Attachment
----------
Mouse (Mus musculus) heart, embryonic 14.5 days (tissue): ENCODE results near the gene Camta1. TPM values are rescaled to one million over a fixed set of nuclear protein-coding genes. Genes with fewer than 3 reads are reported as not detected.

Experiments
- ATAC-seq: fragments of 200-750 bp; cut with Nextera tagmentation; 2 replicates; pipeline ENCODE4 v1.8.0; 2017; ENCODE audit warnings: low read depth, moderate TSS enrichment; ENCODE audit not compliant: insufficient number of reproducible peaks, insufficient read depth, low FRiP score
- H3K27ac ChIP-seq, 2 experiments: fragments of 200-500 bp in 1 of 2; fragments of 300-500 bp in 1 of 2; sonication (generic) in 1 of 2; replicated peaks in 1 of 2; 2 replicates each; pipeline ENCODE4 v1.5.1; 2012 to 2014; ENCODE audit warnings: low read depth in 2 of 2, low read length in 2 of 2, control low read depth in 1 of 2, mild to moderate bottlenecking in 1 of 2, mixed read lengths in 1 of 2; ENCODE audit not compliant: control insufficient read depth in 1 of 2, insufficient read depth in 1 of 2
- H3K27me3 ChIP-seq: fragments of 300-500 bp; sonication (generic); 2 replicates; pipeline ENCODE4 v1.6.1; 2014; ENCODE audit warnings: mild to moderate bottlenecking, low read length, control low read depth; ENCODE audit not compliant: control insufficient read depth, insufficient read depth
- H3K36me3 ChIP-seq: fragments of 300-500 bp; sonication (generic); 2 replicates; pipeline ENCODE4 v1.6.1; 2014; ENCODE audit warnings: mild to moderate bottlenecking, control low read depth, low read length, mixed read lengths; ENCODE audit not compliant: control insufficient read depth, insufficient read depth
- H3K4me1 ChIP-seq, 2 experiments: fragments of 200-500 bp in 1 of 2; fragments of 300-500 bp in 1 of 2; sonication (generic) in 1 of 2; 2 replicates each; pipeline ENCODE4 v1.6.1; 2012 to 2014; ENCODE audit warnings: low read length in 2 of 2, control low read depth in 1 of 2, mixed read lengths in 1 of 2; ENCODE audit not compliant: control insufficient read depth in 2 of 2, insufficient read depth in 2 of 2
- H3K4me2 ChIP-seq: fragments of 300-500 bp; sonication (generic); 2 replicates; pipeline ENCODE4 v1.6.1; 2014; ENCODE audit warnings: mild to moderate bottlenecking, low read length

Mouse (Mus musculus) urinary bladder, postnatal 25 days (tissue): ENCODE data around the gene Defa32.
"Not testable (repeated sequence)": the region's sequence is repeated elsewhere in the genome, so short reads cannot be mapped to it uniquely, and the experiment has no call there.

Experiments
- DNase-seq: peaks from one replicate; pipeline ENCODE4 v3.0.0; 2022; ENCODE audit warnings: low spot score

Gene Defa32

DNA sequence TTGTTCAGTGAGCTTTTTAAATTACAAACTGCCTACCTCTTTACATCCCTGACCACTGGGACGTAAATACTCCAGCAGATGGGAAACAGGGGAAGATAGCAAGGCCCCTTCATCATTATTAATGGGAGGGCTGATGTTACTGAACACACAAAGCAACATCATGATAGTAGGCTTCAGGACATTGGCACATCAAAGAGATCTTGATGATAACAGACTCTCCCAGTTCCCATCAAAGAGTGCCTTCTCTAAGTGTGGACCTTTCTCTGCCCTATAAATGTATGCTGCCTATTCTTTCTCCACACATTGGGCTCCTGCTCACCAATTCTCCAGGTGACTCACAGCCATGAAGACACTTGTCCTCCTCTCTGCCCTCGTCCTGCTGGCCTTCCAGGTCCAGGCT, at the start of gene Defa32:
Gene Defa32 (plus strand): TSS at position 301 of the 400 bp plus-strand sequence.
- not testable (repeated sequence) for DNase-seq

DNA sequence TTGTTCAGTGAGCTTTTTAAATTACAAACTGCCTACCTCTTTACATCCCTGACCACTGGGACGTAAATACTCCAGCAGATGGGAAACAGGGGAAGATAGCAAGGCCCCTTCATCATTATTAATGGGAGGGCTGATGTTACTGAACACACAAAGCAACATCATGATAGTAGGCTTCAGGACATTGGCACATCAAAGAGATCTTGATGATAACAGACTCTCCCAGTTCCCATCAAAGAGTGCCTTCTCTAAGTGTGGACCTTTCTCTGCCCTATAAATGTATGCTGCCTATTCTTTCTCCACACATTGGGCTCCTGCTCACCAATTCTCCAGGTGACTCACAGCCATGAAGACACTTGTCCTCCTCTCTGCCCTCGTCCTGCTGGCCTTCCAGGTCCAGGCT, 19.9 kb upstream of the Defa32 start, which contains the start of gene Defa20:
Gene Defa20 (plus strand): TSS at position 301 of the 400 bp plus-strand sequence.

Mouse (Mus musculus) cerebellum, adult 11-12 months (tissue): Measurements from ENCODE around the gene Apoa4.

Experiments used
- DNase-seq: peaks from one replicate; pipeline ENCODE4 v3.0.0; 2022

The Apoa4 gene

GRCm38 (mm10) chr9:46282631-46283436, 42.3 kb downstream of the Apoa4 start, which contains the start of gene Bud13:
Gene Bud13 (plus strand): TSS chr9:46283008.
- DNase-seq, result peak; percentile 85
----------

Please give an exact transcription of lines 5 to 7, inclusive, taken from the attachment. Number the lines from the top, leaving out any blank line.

- H3K27me3 ChIP-seq: fragments of 300-500 bp; sonication (generic); 2 replicates; pipeline ENCODE4 v1.6.1; 2014; ENCODE audit warnings: mild to moderate bottlenecking, low read length, control low read depth; ENCODE audit not compliant: control insufficient read depth, insufficient read depth
- H3K36me3 ChIP-seq: fragments of 300-500 bp; sonication (generic); 2 replicates; pipeline ENCODE4 v1.6.1; 2014; ENCODE audit warnings: mild to moderate bottlenecking, control low read depth, low read length, mixed read lengths; ENCODE audit not compliant: control insufficient read depth, insufficient read depth
- H3K4me1 ChIP-seq, 2 experiments: fragments of 200-500 bp in 1 of 2; fragments of 300-500 bp in 1 of 2; sonication (generic) in 1 of 2; 2 replicates each; pipeline ENCODE4 v1.6.1; 2012 to 2014; ENCODE audit warnings: low read length in 2 of 2, control low read depth in 1 of 2, mixed read lengths in 1 of 2; ENCODE audit not compliant: control insufficient read depth in 2 of 2, insufficient read depth in 2 of 2